A year ago at this time we were preparing for our trip to Tanzania. You can read about it here.
Three months prior, I had recovered from sciatica pain that had left me hindered to the point that I couldn’t walk. How was I going to make it, flying over seas and living in a simple African village for two weeks. What if I had a relapse?
God was good–great!–in fact. I had no issues the entire trip, and my heart still glows with the fulfillment of doing something that was hard for me, that required faith.
We stopped in a village for lunch. We sat on the notorious narrow, backless benches in a brick house eating rice and beans and drinking chai. Jake smiled and made friendly faces at the children who peeked into the window. Not used to seeing mzungus, they scattered in all directions.
Then we visited some friends of Trudy’s from the Masai tribe–a nomadic, cattle herding people. We sat under a shade tree in their yard, visiting with two wives. Trudy introduced us, they asked questions, and she translated. It felt like we were visiting with two Old Colony Mennonite ladies in Mexico.
“Who is older, Andrew or Megan?”
“Do Baba and Mama Andrew have more children in their homeland?”
“Megan wants to stay here with us when Baba and Mama Andrew go back to Canada, doesn’t she?”
They invited us into their house and served us beef and ugali, but they stayed outside while we ate.
When the children came home from school, we were once again sitting under the shade tree. They greeted us and then changed out of their school uniforms. I was delighted to discover that one of the little girls was named Tina.
The wives and some of the children walked back with us a ways toward the guta. I held Tina’s hand.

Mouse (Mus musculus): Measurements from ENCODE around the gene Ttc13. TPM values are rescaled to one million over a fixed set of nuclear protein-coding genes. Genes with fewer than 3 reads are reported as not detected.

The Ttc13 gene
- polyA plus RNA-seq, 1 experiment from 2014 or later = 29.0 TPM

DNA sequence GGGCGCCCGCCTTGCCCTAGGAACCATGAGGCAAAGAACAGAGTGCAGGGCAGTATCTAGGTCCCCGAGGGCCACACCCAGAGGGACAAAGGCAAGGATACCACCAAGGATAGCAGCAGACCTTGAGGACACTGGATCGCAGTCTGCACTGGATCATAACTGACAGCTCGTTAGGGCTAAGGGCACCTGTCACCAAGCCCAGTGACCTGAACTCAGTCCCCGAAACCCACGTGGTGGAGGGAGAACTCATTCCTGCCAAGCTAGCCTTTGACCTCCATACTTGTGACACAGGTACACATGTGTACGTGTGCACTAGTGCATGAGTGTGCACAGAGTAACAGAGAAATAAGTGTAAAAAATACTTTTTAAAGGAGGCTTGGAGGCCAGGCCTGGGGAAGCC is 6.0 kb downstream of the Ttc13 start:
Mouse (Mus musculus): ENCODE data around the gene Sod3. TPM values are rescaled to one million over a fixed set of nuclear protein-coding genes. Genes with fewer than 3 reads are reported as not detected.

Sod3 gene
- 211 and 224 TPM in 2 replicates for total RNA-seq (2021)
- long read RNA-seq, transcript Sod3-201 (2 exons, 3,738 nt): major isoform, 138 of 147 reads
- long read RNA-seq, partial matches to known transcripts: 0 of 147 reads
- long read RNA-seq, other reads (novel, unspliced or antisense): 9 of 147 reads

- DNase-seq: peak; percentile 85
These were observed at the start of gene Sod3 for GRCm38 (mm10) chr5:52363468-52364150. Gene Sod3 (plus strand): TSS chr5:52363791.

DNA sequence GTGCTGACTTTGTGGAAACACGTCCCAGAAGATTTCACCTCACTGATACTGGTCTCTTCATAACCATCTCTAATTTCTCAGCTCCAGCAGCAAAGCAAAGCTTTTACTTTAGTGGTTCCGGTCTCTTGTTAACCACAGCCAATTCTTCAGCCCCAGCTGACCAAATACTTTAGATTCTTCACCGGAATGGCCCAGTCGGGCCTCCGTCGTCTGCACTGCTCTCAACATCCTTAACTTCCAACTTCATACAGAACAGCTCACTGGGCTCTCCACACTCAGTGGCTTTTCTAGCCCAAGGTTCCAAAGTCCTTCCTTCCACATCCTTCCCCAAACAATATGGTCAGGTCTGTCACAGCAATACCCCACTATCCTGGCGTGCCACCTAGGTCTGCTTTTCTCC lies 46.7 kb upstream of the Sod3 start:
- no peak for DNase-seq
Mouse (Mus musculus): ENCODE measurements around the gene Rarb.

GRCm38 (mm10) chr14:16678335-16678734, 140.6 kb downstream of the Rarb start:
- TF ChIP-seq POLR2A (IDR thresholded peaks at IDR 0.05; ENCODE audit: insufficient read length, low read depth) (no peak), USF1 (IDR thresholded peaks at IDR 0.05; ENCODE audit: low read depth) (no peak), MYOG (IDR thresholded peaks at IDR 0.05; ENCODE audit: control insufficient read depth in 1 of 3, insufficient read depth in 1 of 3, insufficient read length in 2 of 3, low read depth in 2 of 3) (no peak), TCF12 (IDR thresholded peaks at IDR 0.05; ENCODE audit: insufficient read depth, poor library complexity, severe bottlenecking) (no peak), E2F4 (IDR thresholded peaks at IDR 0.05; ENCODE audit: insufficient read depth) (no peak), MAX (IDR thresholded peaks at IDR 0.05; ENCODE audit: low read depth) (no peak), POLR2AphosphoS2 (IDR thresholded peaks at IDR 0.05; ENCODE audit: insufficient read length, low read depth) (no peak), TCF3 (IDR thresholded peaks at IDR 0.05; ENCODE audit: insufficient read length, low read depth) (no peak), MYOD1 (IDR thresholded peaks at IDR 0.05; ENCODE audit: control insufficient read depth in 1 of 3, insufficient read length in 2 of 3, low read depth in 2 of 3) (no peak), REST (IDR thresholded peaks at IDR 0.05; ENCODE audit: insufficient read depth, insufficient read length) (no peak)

Around the next bend in the path past a huge tree we saw a rainbow! Droplets of water in the air breaking white sunlight into the seven colours of the spectrum, each connected to each other.
When Jesus the Light of the World shines upon the connection of the missionary and his or her church, it will illuminate support and encouragement and colour.
Let us ask God to show us how we can better connect with our missionaries, so that the good gift of the gospel can be shared effectively.
That evening we all gathered at the mission house. We sang songs, we prayed, we blessed. And we washed the missionaries’ feet.
The next day we headed back to Mbeya, experiencing it all in reverse: the guta ride to the bus stop, the bumpy bus ride to Mlowo, switching buses, the crowded bus ride to Mbeya.
On Thursday the group went to Ngozi Crater Lake. I stayed back with Sheryl and these two sweethearts.
Afterward Trudy took us shopping at market.
Friday we flew home.
Finally, finally on Saturday afternoon we hugged these three. Oh, the rainbow of connection that shone then!
That they all may be one; as thou, Father, art in me, and I in thee, that they also may be one in us: that the world may believe that thou hast sent me. John 17:21
“Dazi, dazi,” a small voice begged at the kitchen window first thing Monday morning. It was Kona, the down syndrome boy who came every morning asking for food, first at Trudy’s and then at the mission house. His parents had gotten up at dawn to go to farm, leaving the children to fend for themselves.
I spent the morning at Trudy’s, tidying up and doing some laundry. Termites had built a muddy wall by our mattress, and mud had gotten on our sheets.